Stress-free strain gaging

March 4, 2004
Signal-conditioning IC simplifies strain-gage bridge sensor setup.
A MAX1452 signal-conditioning IC provides bridge excitation and all necessary signal conditioning such as filtering, amplification, and temperature linearization.
A Wheatstone bridge is usually employed in strain-gage sensors based on foil, or thin or thick film. The bridge converts strain-induced resistance changes into a differential voltage. An excitation voltage applied to the + and -Exc terminals induces a strain-proportional differential voltage at the + and - VOUT terminals.

Mark A. Parsons
Maxim Integrated Products
Sunnyvale, Calif.

Strain-gage sensors are used in many applications including manufacturing, process control, and research. They convert strain into an electrical signal for use in pressure sensors, weight, force, and torque measurements, and material analysis.

A common way to use a strain gage is in a bridge configuration. Usually this requires an excitation signal such as a voltage source and a number of external components. But a new IC minimizes the number of components, simplifying design.

The MAX1452 is an integrated signal-conditioning IC that performs sensor excitation, signal filtering, amplification, and temperature linearization of both offset and sensitivity. The chip's flexible approach to bridge excitation gives a substantial amount of design freedom. Many other bridge-drive configurations can be implemented besides the voltage drive with and without a current boost. Other design considerations include using an external temperature sensor on the control loop and achieving sensor linearization via output feedback.

A strain gage is a resistor whose value varies with strain in the material to which it's bonded. The majority of strain gages are passive-resistive devices constructed by depositing or etching a wire or foil sensing grid on a substrate known as the carrier matrix. A Wheatstone bridge detects an imbalance between resistances in each bridge arm, producing a voltage proportional to the amount of strain.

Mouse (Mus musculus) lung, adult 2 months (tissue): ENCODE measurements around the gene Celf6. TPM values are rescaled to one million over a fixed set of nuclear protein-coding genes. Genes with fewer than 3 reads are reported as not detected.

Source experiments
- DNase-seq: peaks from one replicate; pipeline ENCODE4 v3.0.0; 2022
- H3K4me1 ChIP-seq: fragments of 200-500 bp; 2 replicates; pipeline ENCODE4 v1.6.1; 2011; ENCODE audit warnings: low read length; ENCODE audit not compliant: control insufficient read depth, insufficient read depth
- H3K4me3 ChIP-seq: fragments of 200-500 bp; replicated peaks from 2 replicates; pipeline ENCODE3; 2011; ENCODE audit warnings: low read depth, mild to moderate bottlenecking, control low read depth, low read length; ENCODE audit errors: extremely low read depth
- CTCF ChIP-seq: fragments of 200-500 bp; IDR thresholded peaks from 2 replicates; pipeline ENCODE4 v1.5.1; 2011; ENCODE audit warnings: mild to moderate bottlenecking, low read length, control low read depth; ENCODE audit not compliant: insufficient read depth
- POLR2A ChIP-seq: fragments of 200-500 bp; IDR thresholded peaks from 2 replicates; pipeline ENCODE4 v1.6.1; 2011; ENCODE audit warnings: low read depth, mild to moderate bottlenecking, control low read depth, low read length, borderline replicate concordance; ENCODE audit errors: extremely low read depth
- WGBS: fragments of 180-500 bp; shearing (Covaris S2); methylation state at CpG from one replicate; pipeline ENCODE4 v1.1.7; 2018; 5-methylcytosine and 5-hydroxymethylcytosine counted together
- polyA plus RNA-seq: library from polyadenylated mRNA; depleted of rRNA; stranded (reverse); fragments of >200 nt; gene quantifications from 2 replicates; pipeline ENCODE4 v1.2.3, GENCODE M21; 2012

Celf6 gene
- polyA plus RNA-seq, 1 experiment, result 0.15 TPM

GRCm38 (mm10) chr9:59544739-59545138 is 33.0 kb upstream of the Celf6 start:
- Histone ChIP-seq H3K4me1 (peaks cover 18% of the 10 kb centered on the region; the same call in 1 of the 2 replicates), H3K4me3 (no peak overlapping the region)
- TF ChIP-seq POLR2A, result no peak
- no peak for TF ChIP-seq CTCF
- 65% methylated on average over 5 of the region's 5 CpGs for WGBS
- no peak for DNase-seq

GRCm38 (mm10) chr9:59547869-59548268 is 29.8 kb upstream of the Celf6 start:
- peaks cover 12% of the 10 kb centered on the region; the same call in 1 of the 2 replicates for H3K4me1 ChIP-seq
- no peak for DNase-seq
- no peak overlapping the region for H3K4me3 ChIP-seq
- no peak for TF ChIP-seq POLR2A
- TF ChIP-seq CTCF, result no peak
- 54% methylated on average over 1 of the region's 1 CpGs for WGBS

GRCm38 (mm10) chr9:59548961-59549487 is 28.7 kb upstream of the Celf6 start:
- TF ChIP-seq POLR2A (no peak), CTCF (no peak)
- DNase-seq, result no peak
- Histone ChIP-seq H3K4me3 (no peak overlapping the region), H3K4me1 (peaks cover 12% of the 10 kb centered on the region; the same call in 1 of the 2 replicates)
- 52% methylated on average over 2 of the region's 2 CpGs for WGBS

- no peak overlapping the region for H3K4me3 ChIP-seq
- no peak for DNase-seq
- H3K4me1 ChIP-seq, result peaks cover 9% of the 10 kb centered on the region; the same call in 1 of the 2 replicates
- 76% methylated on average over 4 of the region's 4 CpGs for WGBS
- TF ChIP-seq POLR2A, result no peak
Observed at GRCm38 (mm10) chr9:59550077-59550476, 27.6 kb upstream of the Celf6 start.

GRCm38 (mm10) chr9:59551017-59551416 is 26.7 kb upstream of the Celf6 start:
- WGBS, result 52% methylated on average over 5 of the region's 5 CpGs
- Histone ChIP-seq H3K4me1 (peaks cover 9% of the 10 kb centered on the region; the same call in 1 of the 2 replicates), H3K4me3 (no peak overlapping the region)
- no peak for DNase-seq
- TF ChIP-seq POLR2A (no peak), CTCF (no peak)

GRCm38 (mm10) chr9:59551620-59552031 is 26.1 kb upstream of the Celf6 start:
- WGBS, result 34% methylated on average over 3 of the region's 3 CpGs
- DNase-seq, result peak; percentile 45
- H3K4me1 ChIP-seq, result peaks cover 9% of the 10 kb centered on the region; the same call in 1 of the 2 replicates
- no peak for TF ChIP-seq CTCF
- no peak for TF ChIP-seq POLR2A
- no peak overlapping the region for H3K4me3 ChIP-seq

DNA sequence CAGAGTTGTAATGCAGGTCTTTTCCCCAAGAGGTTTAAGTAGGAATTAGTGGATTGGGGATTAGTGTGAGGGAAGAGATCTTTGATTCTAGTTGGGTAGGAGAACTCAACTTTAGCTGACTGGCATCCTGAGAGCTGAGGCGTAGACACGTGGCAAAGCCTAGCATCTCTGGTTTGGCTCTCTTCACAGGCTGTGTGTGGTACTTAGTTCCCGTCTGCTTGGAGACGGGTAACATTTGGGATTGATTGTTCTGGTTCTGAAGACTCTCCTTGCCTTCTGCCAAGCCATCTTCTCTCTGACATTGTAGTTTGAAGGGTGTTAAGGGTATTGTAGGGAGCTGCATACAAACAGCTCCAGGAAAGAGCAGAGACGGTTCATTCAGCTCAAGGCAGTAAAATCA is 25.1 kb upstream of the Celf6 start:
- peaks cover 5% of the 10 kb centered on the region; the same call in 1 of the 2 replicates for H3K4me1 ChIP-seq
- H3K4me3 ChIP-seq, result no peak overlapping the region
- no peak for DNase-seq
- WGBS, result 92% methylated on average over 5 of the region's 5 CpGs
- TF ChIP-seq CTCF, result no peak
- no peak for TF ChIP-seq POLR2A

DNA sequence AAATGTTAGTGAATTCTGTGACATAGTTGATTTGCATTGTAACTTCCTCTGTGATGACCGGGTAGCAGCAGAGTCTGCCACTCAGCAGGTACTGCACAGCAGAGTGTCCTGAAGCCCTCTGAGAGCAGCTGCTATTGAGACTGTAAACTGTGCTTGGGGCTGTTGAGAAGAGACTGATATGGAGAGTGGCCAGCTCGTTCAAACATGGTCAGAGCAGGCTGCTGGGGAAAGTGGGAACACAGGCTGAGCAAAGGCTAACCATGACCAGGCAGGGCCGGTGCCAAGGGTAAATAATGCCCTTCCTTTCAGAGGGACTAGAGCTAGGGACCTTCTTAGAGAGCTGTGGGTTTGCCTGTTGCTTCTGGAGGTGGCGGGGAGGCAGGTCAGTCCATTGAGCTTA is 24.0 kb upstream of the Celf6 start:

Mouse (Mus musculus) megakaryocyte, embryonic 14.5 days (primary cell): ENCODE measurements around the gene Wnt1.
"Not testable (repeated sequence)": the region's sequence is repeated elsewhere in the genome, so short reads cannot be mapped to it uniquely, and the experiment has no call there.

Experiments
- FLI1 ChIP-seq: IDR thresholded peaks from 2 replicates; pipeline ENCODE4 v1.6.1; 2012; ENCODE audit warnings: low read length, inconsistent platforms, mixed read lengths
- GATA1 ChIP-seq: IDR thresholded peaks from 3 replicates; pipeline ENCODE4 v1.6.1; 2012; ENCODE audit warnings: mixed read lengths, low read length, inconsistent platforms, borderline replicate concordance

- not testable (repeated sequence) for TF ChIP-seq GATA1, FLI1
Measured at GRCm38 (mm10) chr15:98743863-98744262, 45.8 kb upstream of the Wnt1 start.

But sensor performance is affected by temperature changes, causing shifts in the zero-load output or offset voltage, and changes in the sensitivity under load conditions known as full-scale output voltage. Sensor manufacturers can compensate offset change by placing temperature-sensitive resistances into one arm of the bridge circuit. Another way is to use current to excite the bridge sensor. However, this raises issues because the bridge resistance changes with load, and because current overrides or negates built-in sensitivity-compensation networks. A current excitation drive is one way to avoid these problems. Another is to use the MAX1452 in a configuration that delivers a voltage drive.

Available strain gages feature a large range of zero-strain resistance. There is a broad range of sensor materials, but several values such as 120 and 350 Ω have become prominent through wide usage. Traditionally, standard values simplified strain measurements by allowing an easy hookup to a basic magneto-deflection meter that included matching input-resistance networks.

Foil-gage manufacturing employs a limited number of alloys, which are chosen to minimize the difference between the temperature coefficients of the gage and the material under strain. Steel, stainless steel, and aluminum constitute the majority of sensor materials. Beryllium copper, cast iron, and titanium are used as well, but the majority alloys drive the high-volume, low-cost manufacture of temperature-compatible strain gages.

Reliable and easy-to-manufacture thick and thin-film gages are usually produced on a ceramic or metal substrate with an insulating material deposited on the surface. The gage material is deposited on top of the insulating layer by vapor deposition. The sensing gages and interconnect lines are carved into the metal by laser vaporization or by photomask and chemical-etch techniques. A protective insulating layer is sometimes added to protect the gages and interconnects.

Gage materials usually include a proprietary blend of metals chosen to produce the desired gage resistance, resistance variation with stress, and for temperature stability the best temperature coefficient match between sensor and base metal. Nominal gage and bridge resistance of 3 to 30 kΩ have been developed for this technology, which has been used to manufacture both pressure and force sensors.

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